To honor the civilians who arrived at Ruhleben 101 years ago, I would like to share the Ruhleben Alphabet, a song written between Christmas 1914 and the opening of the playing field in March 1915 (as the internee J.D. Ketchum deduces) (Ketchum, p. 99). This span of time was a low point in the experience of internees, and although conditions eventually improved, and fatality at Ruhleben was low overall, these men had to muster great courage and fortitude to keep their spirits up. The strain and their plucky response both show in the Ruhleben chant: “Are we downhearted? No!”

A is for all of us locked up in here,
B is for the Bastards who won’t give us beer,
C is for the Canteen you never get near,
D for the dust-heaps—they don’t smell, no fear!
E for Exchange* that you hear of each day
F for the Football they won’t let us play,
G for “Gott mit uns,” at least so they say,
H for the Hope that we’ll get out some day.
I for the Ikeys, all Englishmen true,
J for the Jails that the British go to;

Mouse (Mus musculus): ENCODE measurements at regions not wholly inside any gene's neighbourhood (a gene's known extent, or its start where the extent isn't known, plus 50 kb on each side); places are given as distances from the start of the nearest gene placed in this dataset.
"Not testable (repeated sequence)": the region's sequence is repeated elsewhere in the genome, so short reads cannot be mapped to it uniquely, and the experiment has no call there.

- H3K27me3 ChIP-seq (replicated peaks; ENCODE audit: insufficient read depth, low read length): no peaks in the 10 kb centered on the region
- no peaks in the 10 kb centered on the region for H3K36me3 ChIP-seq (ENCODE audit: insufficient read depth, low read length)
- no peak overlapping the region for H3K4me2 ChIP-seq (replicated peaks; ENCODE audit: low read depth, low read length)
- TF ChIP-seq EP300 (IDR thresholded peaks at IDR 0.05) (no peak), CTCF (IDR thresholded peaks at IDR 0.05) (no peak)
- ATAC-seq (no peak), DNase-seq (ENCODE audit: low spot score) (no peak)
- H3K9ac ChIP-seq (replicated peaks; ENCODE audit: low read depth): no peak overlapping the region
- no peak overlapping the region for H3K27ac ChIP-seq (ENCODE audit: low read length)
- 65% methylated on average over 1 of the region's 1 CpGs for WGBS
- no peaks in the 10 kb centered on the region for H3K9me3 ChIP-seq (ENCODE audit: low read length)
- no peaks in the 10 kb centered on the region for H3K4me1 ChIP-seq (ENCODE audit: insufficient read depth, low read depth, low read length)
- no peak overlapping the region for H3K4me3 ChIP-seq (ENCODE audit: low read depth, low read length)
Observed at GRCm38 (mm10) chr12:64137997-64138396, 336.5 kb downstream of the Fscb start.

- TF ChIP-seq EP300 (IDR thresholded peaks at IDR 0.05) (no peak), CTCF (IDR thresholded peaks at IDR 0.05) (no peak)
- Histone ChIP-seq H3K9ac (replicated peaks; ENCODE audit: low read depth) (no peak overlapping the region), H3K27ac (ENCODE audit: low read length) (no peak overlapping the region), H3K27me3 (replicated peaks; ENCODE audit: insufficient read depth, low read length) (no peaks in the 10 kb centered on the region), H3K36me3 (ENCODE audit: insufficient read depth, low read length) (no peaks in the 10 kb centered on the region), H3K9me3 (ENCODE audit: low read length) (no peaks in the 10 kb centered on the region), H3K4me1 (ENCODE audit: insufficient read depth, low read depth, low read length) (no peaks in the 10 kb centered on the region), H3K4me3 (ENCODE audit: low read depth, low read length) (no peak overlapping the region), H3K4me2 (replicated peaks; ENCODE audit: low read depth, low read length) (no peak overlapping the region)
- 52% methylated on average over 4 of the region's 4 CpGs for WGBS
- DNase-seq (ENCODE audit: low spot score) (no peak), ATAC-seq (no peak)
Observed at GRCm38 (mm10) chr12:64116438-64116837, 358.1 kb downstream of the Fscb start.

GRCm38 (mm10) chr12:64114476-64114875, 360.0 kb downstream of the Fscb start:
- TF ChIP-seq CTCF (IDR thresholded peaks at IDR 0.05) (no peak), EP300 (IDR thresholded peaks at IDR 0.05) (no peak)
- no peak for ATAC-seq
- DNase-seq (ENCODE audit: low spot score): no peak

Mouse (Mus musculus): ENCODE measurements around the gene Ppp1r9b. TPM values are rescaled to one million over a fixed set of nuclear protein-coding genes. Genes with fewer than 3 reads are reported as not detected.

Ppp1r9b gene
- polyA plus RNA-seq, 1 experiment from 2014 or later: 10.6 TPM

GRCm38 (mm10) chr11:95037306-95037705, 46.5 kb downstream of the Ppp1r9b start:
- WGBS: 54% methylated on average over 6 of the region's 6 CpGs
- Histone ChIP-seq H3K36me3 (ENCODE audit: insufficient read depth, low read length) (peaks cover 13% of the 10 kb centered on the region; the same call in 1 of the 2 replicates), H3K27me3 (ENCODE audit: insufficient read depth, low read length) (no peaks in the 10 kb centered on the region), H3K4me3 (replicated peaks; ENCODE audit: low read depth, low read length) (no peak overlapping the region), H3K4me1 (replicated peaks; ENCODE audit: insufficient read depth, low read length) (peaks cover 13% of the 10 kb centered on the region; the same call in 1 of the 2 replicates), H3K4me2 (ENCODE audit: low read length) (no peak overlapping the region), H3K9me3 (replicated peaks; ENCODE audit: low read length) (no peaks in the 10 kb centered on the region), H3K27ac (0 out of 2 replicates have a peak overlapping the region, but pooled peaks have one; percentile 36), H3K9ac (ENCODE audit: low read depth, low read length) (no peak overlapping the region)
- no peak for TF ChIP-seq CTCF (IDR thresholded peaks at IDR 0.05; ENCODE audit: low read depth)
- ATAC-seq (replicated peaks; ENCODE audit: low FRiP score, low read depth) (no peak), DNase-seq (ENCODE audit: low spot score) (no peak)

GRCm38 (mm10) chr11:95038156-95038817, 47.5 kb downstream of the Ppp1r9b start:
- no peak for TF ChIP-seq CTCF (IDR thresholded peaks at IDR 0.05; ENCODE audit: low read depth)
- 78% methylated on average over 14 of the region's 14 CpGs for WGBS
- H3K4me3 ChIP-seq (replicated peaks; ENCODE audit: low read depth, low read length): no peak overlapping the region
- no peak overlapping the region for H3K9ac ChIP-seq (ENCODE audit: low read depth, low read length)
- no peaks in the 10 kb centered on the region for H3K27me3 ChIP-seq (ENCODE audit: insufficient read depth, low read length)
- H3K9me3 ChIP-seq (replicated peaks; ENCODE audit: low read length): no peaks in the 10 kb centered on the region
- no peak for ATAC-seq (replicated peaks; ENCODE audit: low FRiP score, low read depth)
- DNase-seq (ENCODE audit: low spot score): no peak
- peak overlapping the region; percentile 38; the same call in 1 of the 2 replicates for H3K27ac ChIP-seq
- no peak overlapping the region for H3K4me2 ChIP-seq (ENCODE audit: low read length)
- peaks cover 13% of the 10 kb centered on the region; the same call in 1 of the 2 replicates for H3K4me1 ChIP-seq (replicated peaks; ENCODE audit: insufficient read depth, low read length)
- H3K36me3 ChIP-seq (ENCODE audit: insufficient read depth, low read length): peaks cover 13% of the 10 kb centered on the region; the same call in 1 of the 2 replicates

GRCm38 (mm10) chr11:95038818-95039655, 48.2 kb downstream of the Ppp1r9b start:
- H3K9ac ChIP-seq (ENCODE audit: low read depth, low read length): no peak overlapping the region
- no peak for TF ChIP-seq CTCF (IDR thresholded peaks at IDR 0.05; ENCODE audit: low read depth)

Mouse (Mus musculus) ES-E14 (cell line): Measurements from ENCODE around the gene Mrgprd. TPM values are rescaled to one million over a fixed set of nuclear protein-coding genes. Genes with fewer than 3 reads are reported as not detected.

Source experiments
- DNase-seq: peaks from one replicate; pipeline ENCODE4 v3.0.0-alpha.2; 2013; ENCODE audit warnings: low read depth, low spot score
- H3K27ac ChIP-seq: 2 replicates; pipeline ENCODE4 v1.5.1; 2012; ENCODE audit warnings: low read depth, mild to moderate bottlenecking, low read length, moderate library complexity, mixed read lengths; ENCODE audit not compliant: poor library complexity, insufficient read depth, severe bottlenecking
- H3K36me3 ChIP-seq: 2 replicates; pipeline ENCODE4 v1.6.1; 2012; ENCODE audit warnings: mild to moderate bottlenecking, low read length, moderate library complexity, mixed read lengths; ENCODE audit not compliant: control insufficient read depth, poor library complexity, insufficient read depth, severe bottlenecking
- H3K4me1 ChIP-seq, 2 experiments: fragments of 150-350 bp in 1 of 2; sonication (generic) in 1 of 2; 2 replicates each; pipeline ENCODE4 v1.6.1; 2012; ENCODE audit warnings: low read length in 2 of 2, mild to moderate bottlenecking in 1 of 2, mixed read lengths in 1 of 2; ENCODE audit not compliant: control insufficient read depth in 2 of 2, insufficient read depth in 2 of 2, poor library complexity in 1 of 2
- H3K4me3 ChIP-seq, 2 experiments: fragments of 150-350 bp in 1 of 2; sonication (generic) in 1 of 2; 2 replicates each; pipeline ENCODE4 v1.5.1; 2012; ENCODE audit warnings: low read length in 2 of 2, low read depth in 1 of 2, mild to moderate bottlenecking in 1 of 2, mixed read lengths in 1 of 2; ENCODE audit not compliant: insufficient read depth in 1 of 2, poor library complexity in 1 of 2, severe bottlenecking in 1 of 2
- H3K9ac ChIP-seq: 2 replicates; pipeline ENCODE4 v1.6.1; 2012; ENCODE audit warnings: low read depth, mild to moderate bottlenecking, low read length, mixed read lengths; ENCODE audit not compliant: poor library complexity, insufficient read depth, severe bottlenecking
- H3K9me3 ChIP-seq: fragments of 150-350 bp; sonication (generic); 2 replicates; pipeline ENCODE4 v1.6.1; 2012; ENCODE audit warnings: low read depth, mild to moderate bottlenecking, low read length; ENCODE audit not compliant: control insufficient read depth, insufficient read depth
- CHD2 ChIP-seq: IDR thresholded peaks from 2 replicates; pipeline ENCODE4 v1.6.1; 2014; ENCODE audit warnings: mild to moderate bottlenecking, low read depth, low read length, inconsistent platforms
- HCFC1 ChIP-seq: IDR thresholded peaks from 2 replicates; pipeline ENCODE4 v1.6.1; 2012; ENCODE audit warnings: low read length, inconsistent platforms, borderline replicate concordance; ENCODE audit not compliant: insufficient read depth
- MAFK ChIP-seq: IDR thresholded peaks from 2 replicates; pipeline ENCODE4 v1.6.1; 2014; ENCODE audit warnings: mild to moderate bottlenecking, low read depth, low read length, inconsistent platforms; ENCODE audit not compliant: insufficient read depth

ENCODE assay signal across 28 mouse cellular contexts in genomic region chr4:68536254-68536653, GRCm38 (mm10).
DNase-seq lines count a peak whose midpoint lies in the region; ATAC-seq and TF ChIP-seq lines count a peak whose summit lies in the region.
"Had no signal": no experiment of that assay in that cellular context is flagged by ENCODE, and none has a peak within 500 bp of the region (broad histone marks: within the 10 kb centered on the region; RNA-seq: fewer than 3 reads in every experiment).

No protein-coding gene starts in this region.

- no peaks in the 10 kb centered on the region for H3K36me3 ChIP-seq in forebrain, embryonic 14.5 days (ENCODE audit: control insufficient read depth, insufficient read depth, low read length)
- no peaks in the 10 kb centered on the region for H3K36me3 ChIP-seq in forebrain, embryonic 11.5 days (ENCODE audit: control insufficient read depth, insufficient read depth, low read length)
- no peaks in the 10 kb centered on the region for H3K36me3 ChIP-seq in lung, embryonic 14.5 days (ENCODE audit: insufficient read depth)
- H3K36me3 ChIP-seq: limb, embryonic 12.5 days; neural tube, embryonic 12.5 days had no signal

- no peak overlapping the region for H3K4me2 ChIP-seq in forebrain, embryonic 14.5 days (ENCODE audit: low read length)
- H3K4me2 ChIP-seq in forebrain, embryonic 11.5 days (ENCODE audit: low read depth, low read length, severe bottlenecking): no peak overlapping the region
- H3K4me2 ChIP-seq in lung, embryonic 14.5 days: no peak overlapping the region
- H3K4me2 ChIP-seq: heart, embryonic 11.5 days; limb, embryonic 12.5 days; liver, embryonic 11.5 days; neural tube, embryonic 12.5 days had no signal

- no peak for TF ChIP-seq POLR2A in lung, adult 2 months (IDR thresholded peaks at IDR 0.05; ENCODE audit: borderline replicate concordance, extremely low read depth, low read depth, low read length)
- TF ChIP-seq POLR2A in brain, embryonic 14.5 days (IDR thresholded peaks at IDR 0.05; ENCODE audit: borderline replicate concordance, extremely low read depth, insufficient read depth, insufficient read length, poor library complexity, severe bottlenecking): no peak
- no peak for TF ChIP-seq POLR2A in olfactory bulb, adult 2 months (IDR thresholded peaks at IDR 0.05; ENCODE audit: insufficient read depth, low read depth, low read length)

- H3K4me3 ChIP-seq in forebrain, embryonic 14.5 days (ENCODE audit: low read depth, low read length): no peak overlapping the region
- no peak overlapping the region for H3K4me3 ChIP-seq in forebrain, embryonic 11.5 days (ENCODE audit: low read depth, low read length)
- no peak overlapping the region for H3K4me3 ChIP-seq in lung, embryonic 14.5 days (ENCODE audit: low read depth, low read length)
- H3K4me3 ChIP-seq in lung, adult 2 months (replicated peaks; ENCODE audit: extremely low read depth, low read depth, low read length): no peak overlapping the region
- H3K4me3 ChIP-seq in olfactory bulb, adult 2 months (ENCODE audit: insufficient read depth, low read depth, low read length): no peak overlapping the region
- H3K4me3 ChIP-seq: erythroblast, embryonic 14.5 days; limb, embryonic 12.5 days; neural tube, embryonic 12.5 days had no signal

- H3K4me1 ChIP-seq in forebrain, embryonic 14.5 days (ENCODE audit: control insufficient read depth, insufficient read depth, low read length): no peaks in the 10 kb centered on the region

K for the Kaiser and all of his set,
L for the Licking we hope they will get,
M for the March, and it is a damned bore,
N for the News we don’t get of the war;
O for the Odours that come from the bogs*
P for the Pork in the soup, fit for hogs,
Q for the Queues in the mud and the cold,
R for the Rumours a hundred times told.
S for the Skilly they feed us again,*
T for the Trucks that we look for in vain;
U stands for Eunuchs we might as well be,
V the vexation on tasting the tea.
W the Wash in the morning so cold,
X for the Xmas well spent, we are told;
Y is an Englishman kept like a dog?
Z is the shape you assume on the bog.
This is the end of the Ruhleben song;
We’ll sing it in England before very long.

* Exchange refers to the hoped-for exchange of prisoners with Germany, which Britain decided was not in its interest, given that it had detained over five times as many enemy civilians as Germany. Around 20,000 people were held at Knockaloe in the Isle of Man alone.
* The bog refers to a latrine; the two latrines were on either side of the camp and were the only things in the camp named after Berlin geography: they were called Charlottenburg and Spandau.